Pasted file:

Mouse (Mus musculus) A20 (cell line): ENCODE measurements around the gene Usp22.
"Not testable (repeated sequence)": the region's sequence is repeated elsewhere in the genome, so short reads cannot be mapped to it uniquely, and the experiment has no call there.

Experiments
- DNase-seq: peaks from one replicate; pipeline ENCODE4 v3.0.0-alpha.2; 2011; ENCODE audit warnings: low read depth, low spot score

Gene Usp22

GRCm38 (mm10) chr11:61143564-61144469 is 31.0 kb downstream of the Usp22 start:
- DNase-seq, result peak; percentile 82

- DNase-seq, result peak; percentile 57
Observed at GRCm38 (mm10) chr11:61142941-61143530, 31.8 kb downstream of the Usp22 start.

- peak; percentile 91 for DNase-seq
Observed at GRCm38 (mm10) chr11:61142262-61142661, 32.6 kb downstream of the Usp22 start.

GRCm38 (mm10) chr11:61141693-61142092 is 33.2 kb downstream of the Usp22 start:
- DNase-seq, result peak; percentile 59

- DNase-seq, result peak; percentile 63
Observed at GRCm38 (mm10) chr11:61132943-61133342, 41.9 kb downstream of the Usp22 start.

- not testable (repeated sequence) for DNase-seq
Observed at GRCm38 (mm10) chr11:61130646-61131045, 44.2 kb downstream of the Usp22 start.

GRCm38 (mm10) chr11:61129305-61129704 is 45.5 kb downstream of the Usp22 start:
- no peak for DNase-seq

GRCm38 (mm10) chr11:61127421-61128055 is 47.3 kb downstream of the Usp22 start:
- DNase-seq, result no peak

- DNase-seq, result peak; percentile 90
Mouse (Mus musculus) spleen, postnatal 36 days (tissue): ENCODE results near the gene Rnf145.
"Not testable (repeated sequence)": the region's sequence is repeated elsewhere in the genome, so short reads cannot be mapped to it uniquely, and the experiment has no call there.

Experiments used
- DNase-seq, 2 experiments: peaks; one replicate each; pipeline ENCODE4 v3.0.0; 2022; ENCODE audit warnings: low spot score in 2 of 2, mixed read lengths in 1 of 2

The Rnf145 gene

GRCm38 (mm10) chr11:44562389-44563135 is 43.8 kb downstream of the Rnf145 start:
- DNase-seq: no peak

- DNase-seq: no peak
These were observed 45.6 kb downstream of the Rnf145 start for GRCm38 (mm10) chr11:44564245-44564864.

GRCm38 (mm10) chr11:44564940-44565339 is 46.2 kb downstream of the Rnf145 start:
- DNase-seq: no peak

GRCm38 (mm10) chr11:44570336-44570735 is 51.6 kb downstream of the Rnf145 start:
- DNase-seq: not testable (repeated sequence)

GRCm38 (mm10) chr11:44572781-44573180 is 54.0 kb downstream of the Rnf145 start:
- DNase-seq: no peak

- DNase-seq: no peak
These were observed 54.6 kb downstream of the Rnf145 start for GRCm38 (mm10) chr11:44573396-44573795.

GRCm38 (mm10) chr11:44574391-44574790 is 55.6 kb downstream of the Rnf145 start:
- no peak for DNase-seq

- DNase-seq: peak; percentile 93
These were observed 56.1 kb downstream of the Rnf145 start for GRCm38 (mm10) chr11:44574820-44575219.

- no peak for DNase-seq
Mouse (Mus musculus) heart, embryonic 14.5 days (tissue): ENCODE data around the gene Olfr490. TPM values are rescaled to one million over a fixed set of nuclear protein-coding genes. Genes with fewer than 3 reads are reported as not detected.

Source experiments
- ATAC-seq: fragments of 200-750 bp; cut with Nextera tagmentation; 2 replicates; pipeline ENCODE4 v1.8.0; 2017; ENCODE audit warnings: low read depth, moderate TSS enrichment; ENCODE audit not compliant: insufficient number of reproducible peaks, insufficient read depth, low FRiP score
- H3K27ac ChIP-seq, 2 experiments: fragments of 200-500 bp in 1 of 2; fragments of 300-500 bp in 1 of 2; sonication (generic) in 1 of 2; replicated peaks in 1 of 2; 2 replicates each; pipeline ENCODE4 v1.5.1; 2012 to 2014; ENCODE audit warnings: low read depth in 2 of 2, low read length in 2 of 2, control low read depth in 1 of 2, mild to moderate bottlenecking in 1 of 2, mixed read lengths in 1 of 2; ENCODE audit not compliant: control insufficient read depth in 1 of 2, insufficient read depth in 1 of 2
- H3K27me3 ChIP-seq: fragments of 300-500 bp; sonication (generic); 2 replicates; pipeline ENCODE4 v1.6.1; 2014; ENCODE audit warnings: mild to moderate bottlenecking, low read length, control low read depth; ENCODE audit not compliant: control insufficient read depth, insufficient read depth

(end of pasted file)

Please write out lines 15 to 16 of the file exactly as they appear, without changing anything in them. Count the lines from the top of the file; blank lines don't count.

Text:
Observed at GRCm38 (mm10) chr11:61132943-61133342, 41.9 kb downstream of the Usp22 start.

- not testable (repeated sequence) for DNase-seq